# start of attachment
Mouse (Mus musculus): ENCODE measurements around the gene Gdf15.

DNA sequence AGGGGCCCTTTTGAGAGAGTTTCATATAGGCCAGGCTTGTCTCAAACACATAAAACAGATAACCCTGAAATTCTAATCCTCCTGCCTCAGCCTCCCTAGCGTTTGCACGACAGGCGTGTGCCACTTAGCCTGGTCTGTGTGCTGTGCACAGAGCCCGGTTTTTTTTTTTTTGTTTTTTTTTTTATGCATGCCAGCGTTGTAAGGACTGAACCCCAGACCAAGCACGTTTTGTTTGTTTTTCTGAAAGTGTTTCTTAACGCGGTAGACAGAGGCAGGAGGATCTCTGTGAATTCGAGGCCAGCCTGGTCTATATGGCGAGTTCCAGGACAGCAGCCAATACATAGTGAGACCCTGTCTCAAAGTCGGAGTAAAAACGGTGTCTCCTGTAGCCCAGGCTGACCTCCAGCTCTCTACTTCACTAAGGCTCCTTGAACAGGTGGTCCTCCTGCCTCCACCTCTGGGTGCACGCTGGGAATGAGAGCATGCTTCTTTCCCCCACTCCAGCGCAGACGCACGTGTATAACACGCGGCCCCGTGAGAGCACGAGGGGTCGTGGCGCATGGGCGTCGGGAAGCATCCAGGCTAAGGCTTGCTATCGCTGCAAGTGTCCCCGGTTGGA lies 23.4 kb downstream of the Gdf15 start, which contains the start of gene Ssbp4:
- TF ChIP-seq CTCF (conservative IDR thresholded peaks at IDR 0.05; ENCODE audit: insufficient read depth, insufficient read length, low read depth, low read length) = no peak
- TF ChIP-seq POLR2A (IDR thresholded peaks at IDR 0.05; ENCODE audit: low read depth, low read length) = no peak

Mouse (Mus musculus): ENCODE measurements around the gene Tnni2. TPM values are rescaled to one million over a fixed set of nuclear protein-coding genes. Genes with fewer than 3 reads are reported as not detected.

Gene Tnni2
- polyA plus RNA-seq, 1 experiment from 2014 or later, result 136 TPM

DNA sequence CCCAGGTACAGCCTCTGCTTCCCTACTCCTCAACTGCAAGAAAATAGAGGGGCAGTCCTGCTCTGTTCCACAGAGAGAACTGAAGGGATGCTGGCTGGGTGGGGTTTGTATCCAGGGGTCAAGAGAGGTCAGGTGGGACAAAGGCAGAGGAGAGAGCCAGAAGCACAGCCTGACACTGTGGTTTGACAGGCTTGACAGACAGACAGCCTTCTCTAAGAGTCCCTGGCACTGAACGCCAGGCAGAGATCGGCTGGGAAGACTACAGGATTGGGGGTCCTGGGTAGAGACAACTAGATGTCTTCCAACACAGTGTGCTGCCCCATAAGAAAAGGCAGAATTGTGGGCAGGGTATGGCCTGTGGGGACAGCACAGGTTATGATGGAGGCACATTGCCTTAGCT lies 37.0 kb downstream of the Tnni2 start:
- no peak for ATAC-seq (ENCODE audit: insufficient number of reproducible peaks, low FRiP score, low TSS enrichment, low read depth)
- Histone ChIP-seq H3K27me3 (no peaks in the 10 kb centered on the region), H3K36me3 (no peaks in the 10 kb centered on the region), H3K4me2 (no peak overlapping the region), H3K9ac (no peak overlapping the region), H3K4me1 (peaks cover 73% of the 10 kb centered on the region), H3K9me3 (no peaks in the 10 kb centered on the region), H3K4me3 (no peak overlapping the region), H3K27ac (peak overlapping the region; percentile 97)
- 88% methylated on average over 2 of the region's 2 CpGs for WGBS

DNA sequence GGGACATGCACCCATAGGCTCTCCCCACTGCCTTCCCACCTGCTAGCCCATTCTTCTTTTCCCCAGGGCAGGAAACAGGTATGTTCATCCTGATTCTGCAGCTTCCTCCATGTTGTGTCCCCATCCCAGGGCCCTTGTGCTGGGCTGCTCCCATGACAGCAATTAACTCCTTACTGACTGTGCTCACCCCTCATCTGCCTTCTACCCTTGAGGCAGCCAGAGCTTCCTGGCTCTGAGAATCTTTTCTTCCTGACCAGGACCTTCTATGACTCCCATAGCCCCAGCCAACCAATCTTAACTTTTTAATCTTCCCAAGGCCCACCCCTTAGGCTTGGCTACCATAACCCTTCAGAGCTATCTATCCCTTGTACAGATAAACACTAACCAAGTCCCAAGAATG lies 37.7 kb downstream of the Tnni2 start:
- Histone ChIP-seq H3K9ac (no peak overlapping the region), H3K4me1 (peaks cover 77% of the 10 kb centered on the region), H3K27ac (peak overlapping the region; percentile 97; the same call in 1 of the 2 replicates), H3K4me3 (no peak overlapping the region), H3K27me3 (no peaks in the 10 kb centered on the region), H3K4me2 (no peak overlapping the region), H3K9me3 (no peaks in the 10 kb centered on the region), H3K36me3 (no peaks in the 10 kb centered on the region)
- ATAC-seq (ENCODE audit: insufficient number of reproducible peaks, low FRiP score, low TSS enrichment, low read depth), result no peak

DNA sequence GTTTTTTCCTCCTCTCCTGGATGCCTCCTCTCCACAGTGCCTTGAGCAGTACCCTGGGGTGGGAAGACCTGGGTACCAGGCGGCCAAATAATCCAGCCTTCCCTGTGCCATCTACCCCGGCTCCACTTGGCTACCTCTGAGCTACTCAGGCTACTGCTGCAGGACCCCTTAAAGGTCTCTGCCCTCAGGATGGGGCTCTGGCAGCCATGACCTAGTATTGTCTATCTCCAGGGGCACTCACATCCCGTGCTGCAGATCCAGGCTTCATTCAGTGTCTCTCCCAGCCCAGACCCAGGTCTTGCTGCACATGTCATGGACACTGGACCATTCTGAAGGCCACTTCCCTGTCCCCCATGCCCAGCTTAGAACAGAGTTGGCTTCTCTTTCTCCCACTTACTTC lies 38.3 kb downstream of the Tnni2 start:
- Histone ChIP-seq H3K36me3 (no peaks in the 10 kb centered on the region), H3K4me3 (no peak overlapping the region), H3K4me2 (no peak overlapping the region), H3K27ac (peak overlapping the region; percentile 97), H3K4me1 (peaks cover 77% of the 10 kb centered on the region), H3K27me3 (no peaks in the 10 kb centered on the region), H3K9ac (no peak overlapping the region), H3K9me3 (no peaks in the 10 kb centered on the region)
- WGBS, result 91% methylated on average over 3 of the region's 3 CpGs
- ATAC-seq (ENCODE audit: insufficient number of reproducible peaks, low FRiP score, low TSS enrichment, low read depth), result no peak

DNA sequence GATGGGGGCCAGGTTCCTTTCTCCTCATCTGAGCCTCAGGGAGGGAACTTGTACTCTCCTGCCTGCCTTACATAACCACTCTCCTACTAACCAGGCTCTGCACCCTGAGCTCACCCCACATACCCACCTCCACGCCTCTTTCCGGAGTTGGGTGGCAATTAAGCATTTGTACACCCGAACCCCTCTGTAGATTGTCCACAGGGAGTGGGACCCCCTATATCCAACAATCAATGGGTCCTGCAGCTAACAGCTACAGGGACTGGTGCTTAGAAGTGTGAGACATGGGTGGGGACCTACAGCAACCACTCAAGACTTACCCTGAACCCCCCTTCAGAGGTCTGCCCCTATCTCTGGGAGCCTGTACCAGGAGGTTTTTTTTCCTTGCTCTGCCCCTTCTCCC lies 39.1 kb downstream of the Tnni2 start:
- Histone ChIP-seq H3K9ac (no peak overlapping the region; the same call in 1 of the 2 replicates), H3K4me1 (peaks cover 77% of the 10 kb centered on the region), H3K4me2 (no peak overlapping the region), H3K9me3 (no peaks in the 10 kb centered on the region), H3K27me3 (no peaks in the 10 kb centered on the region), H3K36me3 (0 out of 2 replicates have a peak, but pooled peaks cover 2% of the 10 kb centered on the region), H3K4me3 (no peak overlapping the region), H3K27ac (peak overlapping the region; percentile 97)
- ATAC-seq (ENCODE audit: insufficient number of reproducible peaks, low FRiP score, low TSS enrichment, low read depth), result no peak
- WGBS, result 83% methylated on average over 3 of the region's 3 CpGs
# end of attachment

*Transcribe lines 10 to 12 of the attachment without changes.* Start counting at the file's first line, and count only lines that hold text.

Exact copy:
- Histone ChIP-seq H3K27me3 (no peaks in the 10 kb centered on the region), H3K36me3 (no peaks in the 10 kb centered on the region), H3K4me2 (no peak overlapping the region), H3K9ac (no peak overlapping the region), H3K4me1 (peaks cover 73% of the 10 kb centered on the region), H3K9me3 (no peaks in the 10 kb centered on the region), H3K4me3 (no peak overlapping the region), H3K27ac (peak overlapping the region; percentile 97)
- 88% methylated on average over 2 of the region's 2 CpGs for WGBS

DNA sequence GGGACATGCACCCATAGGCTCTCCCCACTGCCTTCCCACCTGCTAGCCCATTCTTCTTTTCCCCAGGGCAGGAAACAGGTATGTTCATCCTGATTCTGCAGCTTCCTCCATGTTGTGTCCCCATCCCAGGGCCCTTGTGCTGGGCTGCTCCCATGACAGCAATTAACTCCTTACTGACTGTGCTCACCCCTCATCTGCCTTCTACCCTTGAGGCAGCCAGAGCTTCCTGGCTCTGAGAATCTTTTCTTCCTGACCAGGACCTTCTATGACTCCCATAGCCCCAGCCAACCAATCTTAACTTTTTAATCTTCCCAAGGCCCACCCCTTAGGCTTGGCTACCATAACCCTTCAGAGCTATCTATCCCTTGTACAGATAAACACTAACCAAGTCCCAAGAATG lies 37.7 kb downstream of the Tnni2 start: